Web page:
I’ve been reflecting on what makes a good employee, a good student, or even a “good soldier.” One variable I think makes a tremendous difference is the willingness of an individual to take initiative to get things done. And, borrowing, and modifying the use of the term “lean in” from the 2013 book by Sheryl Sandberg entitled, “Lean In: Women, Work, and the Will to Lead,” I suggest that leaning in is about taking initiative. As an aside, apparently there is a debate about the use of the term in this book in a gender driven context. So, without discussing the book, which I have not read, and without going into the gender issues, it occurs to me that Magnus’ best employees have been those who took initiative, in one way or another. In thinking of collaborating with employees, and discussing issues at staff meetings, or as we have discussed previously, during debriefings, the employees who made the most positive contributions were those who physically, and otherwise, leaned in. They were not leaning back in their chair, trying to be invisible. The same was true in college and graduate school. Those who attempted to fly under the radar and not be noticed, not be called upon, and not speak during class, or, back to the workplace, to try to just “do one’s work” without drawing attention, cannot be said to lean in. Taking initiative is more than raising a hand in a classroom or speaking up during a staff/planning meeting. But, that is a start. Beyond that, it is volunteering to accomplish something. It is a willingness to be noticed, perhaps to “stick one’s neck out,” and offer a suggestion, a solution, or to help finding one. Flying under the radar is not the way to advance one’s career or to help the company. Helping the company by taking initiative is, on the other hand, an excellent way to test oneself, to determine what one is capable of doing, and to get noticed while doing it. I’m not talking about grand accomplishments necessarily – no moon shots. Stepping up to fix minor things and to take the lead on projects or small tasks; those things matter. Personal confidence is built by succeeding when taking initiative. And, taking initiative does get noticed, and rewarded.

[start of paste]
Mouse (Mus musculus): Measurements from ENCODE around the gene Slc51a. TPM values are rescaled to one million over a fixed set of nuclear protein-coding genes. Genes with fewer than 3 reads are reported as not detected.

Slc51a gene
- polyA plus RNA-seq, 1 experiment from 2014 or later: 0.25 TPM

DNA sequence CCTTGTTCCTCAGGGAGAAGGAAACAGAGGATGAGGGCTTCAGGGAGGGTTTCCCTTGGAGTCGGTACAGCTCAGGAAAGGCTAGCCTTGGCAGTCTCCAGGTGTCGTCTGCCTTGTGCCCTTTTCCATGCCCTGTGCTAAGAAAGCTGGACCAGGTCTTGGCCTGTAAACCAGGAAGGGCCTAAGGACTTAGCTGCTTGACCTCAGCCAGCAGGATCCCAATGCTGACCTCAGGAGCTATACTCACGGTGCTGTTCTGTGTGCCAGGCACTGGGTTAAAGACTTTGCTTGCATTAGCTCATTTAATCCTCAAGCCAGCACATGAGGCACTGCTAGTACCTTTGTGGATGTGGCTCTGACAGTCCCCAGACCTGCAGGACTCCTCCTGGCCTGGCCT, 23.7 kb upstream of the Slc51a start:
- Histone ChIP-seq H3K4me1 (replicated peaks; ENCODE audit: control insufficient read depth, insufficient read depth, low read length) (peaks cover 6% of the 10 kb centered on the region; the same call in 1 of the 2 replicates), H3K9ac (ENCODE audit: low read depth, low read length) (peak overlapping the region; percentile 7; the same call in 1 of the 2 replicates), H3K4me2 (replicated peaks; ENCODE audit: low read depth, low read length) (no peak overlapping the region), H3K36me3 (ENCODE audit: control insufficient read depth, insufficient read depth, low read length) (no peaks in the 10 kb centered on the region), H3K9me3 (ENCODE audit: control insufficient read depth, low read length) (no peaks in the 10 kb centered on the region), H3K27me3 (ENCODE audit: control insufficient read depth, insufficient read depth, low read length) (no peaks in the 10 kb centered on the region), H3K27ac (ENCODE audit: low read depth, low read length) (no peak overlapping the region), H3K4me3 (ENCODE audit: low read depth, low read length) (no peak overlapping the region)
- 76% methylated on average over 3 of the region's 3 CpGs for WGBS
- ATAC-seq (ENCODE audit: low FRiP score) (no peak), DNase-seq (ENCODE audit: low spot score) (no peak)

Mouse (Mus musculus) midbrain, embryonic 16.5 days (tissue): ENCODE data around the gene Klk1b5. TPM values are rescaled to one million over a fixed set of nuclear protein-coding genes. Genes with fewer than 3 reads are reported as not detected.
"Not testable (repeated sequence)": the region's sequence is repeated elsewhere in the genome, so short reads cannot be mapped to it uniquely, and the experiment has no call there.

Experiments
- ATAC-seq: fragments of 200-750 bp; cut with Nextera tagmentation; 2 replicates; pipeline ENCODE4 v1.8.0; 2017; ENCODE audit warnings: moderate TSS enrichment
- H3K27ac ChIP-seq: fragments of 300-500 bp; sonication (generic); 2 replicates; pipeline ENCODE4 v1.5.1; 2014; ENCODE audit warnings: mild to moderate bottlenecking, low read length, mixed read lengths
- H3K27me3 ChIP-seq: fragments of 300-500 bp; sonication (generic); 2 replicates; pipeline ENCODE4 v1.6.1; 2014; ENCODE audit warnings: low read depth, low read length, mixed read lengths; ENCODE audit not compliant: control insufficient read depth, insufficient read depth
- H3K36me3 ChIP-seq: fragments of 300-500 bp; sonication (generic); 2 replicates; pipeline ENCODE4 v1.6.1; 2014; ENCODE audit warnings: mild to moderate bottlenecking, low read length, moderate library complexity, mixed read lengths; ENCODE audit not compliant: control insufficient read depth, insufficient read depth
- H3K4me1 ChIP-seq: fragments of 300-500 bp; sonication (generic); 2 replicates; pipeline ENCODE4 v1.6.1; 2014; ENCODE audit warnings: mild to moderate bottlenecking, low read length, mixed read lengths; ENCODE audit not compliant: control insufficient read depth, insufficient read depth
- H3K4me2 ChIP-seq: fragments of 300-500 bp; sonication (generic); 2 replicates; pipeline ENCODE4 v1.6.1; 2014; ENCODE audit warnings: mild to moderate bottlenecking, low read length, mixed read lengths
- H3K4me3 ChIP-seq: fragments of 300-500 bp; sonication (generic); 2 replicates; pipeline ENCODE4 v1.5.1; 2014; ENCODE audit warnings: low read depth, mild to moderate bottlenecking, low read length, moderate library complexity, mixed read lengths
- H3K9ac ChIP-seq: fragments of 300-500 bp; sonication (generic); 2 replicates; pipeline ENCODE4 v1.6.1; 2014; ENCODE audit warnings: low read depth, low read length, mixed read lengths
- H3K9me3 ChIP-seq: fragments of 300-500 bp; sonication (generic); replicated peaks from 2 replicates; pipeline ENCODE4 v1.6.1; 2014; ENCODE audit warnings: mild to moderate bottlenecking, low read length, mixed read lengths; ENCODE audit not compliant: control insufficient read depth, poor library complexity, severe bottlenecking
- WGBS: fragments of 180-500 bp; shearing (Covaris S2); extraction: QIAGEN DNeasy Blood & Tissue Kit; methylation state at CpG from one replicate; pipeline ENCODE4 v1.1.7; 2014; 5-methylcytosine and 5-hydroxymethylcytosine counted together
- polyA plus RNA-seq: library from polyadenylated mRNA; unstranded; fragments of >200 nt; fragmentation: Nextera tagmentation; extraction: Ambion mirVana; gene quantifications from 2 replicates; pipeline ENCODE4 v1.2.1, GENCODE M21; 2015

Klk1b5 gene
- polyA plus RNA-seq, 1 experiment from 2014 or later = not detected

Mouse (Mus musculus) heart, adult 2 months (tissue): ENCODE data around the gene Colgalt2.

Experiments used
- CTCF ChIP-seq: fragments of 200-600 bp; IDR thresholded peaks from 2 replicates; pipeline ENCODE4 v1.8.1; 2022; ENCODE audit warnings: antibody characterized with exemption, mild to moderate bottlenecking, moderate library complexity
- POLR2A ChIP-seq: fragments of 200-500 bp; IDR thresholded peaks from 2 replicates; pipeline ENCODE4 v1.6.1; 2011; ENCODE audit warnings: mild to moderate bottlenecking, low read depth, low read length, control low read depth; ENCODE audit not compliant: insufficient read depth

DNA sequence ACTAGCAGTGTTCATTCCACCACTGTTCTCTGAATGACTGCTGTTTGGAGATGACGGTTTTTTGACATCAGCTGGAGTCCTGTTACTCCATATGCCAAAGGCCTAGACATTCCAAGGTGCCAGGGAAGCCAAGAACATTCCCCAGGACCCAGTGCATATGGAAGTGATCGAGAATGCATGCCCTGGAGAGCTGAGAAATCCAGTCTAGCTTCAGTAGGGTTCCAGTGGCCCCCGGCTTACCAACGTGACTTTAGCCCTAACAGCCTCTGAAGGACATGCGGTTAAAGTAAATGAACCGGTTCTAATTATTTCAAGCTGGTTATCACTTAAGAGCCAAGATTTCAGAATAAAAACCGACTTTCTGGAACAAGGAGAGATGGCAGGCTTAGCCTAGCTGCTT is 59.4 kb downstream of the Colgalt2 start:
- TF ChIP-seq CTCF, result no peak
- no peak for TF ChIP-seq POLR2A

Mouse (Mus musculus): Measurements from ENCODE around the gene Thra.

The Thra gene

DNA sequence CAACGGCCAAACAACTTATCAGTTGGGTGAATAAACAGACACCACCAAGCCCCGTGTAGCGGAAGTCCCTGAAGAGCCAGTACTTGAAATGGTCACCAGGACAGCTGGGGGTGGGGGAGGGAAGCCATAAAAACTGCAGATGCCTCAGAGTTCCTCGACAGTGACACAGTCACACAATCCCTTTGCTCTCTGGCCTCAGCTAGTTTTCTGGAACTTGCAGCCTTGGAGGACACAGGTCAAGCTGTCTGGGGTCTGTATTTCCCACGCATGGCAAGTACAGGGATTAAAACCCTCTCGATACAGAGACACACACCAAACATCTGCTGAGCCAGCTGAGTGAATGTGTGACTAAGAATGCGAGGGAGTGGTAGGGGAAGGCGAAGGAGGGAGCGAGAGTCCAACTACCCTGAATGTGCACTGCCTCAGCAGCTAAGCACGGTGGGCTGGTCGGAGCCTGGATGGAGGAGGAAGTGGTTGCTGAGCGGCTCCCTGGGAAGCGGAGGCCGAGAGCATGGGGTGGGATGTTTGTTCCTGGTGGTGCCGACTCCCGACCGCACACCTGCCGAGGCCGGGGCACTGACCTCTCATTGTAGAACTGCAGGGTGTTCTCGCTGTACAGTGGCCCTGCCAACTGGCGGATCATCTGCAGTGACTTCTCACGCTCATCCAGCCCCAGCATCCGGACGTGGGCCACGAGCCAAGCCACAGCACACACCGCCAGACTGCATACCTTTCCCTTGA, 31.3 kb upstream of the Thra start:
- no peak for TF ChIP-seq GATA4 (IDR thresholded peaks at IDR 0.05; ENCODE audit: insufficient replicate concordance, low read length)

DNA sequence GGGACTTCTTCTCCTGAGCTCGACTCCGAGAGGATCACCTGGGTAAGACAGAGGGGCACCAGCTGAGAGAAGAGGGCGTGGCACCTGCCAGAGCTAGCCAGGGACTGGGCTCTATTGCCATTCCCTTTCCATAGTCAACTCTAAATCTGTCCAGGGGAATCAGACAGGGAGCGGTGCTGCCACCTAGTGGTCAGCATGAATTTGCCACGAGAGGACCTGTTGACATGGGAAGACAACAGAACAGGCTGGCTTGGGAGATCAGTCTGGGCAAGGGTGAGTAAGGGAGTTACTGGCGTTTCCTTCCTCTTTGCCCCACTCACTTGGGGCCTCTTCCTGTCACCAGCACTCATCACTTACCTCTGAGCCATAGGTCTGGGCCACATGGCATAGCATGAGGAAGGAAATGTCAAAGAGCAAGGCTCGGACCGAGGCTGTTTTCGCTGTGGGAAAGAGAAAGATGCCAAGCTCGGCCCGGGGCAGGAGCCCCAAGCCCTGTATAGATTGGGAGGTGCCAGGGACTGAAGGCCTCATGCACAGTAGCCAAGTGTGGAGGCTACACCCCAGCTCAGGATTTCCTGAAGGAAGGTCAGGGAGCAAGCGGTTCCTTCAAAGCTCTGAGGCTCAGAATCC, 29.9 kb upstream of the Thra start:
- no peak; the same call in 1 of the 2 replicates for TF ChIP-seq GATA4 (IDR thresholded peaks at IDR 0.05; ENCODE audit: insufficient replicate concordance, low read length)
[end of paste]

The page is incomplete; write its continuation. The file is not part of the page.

People vary on the personality dimension David refers to as taking initiative. Some people are on the lower end of the spectrum, and are colloquially referred to as “slackers,” while other people are on the higher end of the spectrum, and are often referred to as “taking charge,” “leaders,” and “dependable,” among other things, while most people fall somewhere in the middle. As with most things in life, the majority of the people who fall in the middle of the initiative spectrum are “average,” with those on either end considered as either below average or above average, depending on which end of the spectrum they fall. Employees, of course, are people and as such, they come in all shapes, sizes, and personalities. Over the decades David and I have owned Magnus, we have had the gamut of employees on many dimensions, including initiative taking. Some of our employees have been comfortable sitting back, waiting to be told what to do, how to do it, and when to do it. These employees have, for the most part, been able to perform most aspects of their job at acceptable levels, as long as David or I provide them with instructions they can follow in a rather literal fashion. Most of our employees, as expected, have been in the mid range of the initiative dimension. These employees take initiative sometimes, and appropriately, while, at other times, they lack the self assuredness required to forge ahead with a demanding task. They have, generally speaking, done well working for David and me because Magnus has a team approach for all of our work and it is rather easy to direct our employees in the proper direction. There have been few, in fact, very few, employees who possess a “take charge” approach to performing the majority of their job duties. (Fortunately, for David and me, we have the pleasure of employing one of these employees at the time of this writing. Her name is Megan and she has been the subject of a previous post.) When we have the benefit of working with someone who takes initiative, it provides a value added component to our research team by allowing David and I to do our jobs without micro managing others’ work. Although taking initiative is never a guarantee mistakes won’t be made, the absence of taking initiative is, in my view, a mistake in and of itself because it requires me to take time from performing higher level work to empower an employee to perform his or her work. Taking initiative is a positive asset that will always be recognized at Magnus and in almost all employment situations.